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A moving picture is worth a thousand sermon points Print E-mail
By Ken Satterfield   
Tuesday, June 02, 2009

As an incentive during their membership fund drives, National Public Radio offers CD compilations of “Drive­­way Mo­ments” — stories that grab your attention so strong­ly that you sit out in the drive­way to hear the ending.

Well-told stories can be powerful and engaging. They grab listeners from wool­gathering and day­dreaming and bring them back to the message. I would much ra­ther hear about the Good Samar­itan that read about the theology behind it. Wouldn’t you?

Unfortunately, we Protes­tants in general are not very vi­sual in worship. (And no, using a screen to sing hymns does not count.)

Even a single image can be­come a logo to ponder and iden­­tify. Using a pre-produced video or a popular movie clip helps communicate stories during worship, small group or retreat setting. What’s important?

The purpose. A TV commercial, billboard or other display that blows you away is great, but if you don’t remember the product, purpose or it doesn’t move you to action, it was a failure — even if you can’t stop talking about it.

Visuals in church shouldn’t be used simply to call attention to themselves, get a cheap laugh or make the tears flow.  

Context. If a visual is not age- or audience-appropriate, you can offend or bore viewers.

Equipment. There are a host of things that can go wrong, and I have experienced most of them. (Often in front of a live studio audience.)

Testing media, using it with the presentation software, knowing controls and watching a dry run all the way through on the system you’re using will take care of gremlins such as format and equipment incompatibility, fingerprints or ambient light problems. When playing it with a computer, you will have fewer problems by copying it to the hard drive first and running it.

If you are supplying the com­­puter, you may have to adjust display settings for it to play properly with a projector. Varia­tions for different computers, having the right video card and program settings can affect your success. Again, test first!

Content. The Internet can help with services such as:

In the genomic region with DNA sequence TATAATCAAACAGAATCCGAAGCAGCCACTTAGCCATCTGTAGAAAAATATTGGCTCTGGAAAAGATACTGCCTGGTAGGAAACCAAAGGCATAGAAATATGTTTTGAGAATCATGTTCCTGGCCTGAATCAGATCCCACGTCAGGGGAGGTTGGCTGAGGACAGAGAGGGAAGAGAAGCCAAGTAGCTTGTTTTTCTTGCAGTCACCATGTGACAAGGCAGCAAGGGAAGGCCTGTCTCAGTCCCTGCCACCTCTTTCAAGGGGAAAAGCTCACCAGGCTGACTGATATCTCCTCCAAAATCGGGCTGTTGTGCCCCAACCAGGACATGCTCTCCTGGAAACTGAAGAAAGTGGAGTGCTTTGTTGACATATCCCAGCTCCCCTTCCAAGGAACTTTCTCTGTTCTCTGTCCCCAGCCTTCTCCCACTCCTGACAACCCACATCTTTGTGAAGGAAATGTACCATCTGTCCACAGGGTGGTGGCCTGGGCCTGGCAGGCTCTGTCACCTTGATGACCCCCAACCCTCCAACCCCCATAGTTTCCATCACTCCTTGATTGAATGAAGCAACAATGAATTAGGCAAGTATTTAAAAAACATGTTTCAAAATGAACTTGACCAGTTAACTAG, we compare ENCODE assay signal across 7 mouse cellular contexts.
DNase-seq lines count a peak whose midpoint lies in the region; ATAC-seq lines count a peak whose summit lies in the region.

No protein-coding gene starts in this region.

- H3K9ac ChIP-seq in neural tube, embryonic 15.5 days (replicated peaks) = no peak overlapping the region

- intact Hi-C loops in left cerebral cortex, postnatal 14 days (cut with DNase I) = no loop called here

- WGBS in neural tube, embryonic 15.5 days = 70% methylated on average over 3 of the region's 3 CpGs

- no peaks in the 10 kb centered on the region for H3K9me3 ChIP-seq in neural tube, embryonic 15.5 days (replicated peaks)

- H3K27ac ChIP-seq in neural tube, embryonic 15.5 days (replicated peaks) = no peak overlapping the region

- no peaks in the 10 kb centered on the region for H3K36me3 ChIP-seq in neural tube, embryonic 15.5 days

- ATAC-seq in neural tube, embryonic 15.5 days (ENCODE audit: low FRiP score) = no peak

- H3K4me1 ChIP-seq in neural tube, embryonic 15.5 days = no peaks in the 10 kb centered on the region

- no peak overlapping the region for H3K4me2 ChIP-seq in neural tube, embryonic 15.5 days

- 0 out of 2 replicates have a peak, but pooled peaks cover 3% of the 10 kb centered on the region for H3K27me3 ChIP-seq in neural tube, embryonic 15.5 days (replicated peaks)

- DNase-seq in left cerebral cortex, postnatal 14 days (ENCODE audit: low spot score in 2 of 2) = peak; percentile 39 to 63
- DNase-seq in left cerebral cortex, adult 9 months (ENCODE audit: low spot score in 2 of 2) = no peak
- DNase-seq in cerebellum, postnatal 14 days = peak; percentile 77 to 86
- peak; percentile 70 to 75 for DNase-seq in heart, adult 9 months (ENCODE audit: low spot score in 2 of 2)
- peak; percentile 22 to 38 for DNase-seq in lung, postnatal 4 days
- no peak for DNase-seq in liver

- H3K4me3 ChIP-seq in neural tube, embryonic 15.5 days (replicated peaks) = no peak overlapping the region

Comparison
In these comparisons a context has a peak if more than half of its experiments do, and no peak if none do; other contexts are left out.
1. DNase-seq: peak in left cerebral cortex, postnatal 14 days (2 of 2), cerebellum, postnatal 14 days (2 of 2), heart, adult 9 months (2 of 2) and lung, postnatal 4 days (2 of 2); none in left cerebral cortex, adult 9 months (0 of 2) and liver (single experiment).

Preaching To­day’s Faith Visuals (faithvisuals.com) offers meditations and vignettes both for sale and free.

WorshipHouse Media (worshiphousemedia.com) offers “resources for the creative church” with producers such as Nooma (nooma.com) and song tracks with visuals.

Sermonspice (sermonspice.com), Highway Video (highwayvideo.com) and Word­search Media (wordsearchmedia.com) have stock footage, backgrounds and video clips.

ScreenVue (screenvue.com) and WingClips (wingclips.com) use a different approach: Subscription services offering clips from popular movies.   

Other services and free downloads are listed at squidoo.com/ministryvideos.

Discussion guides can be found at sites like Chris­tianity Today (christianitytoday.com/movies), Culture­watch (damaris.org/cw) and The Source (thesource4ym.com). The Text This Week (textweek.com/movies/themeindex.htm) offers a movie theme index.  

Copyrights. Purchasing a Church Video License (cvli.com) offers protection with some re­strictions: shown on site, no ad­mission or advertising specific titles, no television or YouTube videos. CVLI offers a free subscription to ScreenVue with a license.

You may not create a driveway moment, but you could create a more meaningful ex­perience. It’s much better to have a “pew moment” than a moment that says “Pew!”

Ken Satterfield ( This e-mail address is being protected from spam bots, you need JavaScript enabled to view it  ) was formerly a media specialist and is currently Word&Way’s advertising/marketing coordinator.

 
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